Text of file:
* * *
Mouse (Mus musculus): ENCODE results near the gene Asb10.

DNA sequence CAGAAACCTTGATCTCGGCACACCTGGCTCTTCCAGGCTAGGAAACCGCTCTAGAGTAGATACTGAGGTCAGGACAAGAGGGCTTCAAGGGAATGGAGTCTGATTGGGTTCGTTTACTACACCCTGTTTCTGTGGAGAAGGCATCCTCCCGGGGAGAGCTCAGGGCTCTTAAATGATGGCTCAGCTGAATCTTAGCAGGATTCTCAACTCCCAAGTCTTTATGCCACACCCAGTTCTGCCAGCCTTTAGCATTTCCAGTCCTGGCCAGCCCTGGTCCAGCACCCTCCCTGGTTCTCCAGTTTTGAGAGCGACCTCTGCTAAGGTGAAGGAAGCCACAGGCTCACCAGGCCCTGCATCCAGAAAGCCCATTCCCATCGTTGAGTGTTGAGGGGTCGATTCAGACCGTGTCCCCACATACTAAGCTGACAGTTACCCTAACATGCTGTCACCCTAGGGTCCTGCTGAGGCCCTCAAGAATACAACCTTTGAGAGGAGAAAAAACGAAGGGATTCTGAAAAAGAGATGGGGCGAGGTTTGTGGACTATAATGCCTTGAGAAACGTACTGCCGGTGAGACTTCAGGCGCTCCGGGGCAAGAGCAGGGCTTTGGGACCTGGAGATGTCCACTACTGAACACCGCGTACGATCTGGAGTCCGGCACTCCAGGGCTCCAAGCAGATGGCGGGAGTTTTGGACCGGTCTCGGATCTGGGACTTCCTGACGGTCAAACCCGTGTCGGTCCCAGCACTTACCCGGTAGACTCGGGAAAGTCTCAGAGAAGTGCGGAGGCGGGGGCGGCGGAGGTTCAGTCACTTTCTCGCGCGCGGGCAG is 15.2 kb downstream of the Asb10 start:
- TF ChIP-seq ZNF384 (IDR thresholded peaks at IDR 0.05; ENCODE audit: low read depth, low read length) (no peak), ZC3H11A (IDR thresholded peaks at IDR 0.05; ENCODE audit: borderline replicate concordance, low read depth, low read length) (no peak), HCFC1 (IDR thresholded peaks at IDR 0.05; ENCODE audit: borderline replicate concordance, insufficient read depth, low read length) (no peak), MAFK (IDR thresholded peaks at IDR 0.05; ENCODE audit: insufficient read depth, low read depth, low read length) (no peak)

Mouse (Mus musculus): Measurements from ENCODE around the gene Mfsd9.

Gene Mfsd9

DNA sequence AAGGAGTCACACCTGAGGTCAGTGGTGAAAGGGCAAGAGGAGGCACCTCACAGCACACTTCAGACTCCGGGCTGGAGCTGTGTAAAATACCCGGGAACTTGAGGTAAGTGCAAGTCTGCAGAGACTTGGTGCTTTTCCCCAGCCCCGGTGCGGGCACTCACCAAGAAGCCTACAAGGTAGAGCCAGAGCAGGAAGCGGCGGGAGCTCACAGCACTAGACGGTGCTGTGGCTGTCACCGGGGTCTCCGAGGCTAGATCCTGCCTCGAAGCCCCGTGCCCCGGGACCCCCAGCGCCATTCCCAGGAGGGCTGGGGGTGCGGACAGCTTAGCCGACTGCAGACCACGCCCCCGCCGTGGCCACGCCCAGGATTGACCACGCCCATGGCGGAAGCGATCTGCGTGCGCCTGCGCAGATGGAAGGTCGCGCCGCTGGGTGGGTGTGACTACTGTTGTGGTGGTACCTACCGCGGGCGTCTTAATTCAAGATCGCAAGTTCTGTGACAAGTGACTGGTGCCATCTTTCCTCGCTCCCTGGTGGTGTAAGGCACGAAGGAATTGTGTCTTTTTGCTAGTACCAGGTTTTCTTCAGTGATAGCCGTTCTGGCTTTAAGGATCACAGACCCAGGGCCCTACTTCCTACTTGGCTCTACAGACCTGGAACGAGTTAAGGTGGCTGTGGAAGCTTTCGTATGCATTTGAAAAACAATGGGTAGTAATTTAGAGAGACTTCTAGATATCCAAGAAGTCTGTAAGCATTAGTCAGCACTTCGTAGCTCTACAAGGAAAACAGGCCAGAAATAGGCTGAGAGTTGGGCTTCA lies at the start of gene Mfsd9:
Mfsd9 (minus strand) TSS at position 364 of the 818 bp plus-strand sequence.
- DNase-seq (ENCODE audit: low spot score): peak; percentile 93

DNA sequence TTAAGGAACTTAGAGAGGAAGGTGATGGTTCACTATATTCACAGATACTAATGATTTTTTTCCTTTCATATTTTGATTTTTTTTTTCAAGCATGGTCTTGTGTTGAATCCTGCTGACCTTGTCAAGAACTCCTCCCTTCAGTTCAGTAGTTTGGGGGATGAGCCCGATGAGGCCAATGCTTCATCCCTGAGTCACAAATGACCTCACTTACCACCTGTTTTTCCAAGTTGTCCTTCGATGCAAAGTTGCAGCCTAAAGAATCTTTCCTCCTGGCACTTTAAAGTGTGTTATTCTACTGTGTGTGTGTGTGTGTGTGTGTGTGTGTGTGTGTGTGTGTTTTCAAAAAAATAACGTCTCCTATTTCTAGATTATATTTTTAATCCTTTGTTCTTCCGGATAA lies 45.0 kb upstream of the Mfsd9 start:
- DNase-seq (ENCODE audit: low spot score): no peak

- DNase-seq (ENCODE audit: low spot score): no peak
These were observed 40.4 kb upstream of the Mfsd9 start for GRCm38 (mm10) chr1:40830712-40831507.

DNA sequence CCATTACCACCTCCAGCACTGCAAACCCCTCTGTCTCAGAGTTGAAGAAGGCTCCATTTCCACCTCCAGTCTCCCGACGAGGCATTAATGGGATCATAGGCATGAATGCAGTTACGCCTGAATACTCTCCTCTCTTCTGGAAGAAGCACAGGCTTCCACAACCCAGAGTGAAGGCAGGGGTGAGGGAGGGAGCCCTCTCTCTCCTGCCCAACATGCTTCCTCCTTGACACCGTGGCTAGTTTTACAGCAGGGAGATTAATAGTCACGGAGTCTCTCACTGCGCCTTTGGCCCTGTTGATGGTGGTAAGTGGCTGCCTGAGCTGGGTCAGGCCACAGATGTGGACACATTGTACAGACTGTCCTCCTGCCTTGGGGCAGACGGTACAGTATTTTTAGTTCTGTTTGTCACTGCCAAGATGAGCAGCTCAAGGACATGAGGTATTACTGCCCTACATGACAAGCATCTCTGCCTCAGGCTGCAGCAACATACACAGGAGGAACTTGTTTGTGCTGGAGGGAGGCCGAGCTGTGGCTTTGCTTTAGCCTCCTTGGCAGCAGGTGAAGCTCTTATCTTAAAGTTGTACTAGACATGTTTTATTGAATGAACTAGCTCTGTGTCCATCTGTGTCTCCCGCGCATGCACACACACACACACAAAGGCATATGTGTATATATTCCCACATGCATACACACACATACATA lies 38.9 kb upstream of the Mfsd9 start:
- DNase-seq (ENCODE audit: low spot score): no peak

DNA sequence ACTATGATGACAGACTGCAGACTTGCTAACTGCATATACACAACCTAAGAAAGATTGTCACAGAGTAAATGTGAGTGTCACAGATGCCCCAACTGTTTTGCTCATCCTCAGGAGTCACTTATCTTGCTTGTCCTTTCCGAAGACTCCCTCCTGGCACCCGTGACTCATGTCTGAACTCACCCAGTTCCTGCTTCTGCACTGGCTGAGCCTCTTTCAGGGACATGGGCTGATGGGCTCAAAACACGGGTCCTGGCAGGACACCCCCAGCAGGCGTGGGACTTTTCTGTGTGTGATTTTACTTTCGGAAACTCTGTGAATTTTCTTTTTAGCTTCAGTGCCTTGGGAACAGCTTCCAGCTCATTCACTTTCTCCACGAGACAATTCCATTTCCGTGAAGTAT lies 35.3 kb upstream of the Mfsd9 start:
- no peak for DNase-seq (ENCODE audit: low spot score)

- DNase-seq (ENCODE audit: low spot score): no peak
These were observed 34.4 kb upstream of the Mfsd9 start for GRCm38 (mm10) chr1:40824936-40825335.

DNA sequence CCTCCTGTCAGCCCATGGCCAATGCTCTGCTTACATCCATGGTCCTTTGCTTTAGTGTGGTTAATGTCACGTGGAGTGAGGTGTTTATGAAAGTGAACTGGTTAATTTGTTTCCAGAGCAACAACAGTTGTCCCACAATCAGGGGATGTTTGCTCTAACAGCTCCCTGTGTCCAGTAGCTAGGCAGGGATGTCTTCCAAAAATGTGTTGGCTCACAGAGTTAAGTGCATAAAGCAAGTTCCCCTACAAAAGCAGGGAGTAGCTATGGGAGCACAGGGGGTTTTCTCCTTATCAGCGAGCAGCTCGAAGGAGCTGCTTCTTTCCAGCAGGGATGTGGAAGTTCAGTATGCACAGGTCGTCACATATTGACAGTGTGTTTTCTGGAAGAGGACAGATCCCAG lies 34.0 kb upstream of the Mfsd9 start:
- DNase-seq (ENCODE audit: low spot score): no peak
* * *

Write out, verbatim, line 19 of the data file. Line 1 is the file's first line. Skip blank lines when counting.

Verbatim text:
DNA sequence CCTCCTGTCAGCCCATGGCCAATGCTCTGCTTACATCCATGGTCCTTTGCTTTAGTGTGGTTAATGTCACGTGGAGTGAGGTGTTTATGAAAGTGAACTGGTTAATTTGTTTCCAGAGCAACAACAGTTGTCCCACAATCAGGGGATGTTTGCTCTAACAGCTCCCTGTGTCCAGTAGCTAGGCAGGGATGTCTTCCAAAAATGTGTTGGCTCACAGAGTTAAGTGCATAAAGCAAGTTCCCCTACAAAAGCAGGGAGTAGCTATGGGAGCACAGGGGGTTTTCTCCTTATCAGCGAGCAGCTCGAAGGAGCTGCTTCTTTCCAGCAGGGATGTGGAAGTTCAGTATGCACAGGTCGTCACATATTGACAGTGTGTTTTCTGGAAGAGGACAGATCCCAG lies 34.0 kb upstream of the Mfsd9 start: